Height Loss, Fracture Risk Linked
The study found that women 65 and older who lost more than two inches over 15 years were 50 percent more likely to both fracture a bone and to die in the subsequent five years, compared to women who lost less than two inches in height.
"Most women do lose height as they age, but we found that those who lost more than two inches were at higher risk of breaking a bone and of dying," said lead author Teresa Hillier, MD, MS, an endocrinologist and senior investigator at the Kaiser Permanente Center for Health Research in Portland, Ore. "These women were at higher risk of dying from a fracture, but they were also at higher risk of dying from more common causes, including heart disease."
Height loss may be an indicator of osteoporosis, a weakening of the bone that can lead to fractures of the spine, hip, wrist and other bones. Hip fractures are the most debilitating. Nearly 300,000 people are admitted to the hospital each year with a hip fracture, according to the Centers for Disease Control and Prevention. As many as 20 percent of them will die within a year after the fracture and many others will become disabled, previous research has shown.
"We need to do everything we can to prevent these fractures and our study suggests that clinicians don't need to wait until they have two height measurements before they can be proactive," Hillier said. "Most older women remember how tall they were in their mid 20s, and if they measure two inches shorter than that, clinicians should consider bone density testing, counseling, and possible treatment to help prevent fractures."
Prior studies have reported that significant height loss puts men at higher risk for heart disease and death, but this is the first study to find an association between height loss and death in women. Another study to be published in the same issue of the Journal of Bone and Mineral Research found that men over 70 who lost two inches or more were at greater risk for fracturing a hip, compared with men who lost less height.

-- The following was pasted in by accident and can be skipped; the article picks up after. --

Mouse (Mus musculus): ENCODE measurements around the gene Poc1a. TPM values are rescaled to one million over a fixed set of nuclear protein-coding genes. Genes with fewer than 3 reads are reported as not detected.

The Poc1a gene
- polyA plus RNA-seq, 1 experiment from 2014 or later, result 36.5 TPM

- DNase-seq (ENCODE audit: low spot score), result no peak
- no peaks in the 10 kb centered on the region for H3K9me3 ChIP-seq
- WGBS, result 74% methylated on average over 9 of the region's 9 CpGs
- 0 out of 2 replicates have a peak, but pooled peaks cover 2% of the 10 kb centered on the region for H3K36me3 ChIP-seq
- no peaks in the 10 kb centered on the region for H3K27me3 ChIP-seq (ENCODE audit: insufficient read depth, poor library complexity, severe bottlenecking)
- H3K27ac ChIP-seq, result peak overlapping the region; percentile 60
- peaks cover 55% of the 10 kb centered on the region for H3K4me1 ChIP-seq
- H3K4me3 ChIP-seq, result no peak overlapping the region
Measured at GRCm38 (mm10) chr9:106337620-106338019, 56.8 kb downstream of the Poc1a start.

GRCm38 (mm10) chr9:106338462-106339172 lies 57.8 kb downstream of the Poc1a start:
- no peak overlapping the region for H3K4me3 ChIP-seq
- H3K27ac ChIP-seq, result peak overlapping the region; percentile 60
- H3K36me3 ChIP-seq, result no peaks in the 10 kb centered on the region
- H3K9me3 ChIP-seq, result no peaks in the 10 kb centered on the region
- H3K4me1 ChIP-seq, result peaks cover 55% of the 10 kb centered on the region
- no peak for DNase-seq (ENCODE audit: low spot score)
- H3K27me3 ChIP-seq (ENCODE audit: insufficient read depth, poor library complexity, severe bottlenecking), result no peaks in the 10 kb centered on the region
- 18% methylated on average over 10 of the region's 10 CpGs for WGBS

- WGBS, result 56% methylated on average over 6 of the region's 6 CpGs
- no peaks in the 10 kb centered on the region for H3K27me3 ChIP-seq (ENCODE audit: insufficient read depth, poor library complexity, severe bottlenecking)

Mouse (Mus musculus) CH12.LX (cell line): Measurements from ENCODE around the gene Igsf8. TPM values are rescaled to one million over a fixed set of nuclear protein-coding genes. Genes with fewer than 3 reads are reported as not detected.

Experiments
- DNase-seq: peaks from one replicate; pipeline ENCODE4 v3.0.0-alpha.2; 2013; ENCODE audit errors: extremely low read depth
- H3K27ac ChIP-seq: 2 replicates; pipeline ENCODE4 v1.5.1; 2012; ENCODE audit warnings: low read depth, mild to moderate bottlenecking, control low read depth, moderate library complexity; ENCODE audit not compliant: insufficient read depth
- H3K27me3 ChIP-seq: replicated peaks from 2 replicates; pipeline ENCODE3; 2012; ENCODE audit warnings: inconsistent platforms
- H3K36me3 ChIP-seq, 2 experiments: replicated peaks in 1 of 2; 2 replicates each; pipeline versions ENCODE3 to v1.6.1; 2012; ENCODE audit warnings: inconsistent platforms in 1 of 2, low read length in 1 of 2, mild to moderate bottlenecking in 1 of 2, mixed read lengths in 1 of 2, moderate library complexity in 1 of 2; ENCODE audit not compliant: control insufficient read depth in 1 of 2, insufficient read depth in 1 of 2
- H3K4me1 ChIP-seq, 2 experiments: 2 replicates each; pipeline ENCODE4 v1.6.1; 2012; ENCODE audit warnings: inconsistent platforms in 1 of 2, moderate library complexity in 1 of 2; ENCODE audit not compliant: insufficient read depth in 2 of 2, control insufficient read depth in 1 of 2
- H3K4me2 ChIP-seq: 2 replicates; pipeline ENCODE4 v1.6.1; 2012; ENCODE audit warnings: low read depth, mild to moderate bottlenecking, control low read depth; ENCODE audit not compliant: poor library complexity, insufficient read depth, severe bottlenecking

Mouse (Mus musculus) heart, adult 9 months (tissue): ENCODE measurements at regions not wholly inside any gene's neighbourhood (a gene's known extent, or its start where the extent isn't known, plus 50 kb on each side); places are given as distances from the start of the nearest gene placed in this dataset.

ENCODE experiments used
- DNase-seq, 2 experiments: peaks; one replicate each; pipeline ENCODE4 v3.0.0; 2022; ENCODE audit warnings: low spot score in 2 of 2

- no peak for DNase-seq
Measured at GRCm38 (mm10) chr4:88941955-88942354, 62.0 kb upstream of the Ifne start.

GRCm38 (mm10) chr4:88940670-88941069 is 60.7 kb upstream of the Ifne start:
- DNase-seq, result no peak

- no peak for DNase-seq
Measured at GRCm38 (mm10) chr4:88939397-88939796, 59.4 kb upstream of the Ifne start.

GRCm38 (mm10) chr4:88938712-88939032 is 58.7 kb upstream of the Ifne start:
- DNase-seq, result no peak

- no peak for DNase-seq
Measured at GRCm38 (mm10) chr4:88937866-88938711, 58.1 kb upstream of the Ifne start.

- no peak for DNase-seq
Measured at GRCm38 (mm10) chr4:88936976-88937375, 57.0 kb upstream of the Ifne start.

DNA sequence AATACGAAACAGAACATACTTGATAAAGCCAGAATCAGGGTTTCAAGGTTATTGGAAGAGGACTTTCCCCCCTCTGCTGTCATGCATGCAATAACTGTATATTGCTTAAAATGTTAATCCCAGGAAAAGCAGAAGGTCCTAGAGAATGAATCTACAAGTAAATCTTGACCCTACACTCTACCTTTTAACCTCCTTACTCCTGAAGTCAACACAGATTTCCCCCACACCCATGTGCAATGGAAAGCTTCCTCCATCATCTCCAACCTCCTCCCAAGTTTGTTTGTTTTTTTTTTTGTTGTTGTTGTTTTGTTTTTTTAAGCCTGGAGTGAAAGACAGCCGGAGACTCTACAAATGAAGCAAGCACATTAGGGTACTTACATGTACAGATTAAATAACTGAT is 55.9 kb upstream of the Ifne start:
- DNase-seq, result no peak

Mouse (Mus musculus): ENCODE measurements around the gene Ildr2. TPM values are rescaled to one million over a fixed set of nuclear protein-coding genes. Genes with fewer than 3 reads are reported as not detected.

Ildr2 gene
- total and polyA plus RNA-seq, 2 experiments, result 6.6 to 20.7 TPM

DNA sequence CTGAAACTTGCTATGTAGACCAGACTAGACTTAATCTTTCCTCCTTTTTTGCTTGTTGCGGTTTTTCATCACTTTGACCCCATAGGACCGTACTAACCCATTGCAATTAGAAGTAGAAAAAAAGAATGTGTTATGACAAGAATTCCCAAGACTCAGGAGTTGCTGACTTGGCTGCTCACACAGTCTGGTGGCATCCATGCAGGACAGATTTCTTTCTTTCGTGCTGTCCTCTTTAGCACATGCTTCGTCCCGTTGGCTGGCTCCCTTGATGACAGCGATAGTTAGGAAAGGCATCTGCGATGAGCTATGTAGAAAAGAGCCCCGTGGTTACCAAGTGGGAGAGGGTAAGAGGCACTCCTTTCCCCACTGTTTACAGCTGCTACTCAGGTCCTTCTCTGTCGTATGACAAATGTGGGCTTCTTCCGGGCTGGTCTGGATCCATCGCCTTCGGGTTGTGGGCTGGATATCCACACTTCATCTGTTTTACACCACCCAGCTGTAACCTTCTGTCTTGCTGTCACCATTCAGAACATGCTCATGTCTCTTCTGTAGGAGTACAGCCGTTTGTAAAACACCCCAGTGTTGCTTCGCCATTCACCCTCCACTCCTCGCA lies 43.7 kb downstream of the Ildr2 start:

The main analysis for the new Kaiser Permanente study involved 3,124 women who were 65 and older during the mid-1980s, when they were recruited for the landmark Study of Osteoporotic Fractures. The study has been going on for more than two decades and includes women from Baltimore, Minneapolis, Portland, Ore., and the Monongahela Valley near Pittsburgh.
Height loss was determined by comparing height measurements taken during an initial clinic visit with measurements taken during a clinic visit 15 years later. A stadiometer was used to measure height. Spine fractures were detected through X-rays, and bone density was measured using a standard bone scan.
In addition to the clinic visits, women filled out health questionnaires every four months and were asked if they'd broken a hip or other bone. Those who didn't fill out the mailed questionnaires were contacted by phone. Public death records were used to confirm mortality.
In addition to the main analysis, researchers also conducted a sensitivity analysis among all 9,704 women in the SOF study and looked at the significance of height loss that had occurred before the women entered the study at age 65 or older. At the beginning of the study, women were asked to recall how tall they were at age 25, and that height was compared to their actual height. Researchers found that women who reported losing more than two inches in the previous 40 years were also at higher risk for fractures and death.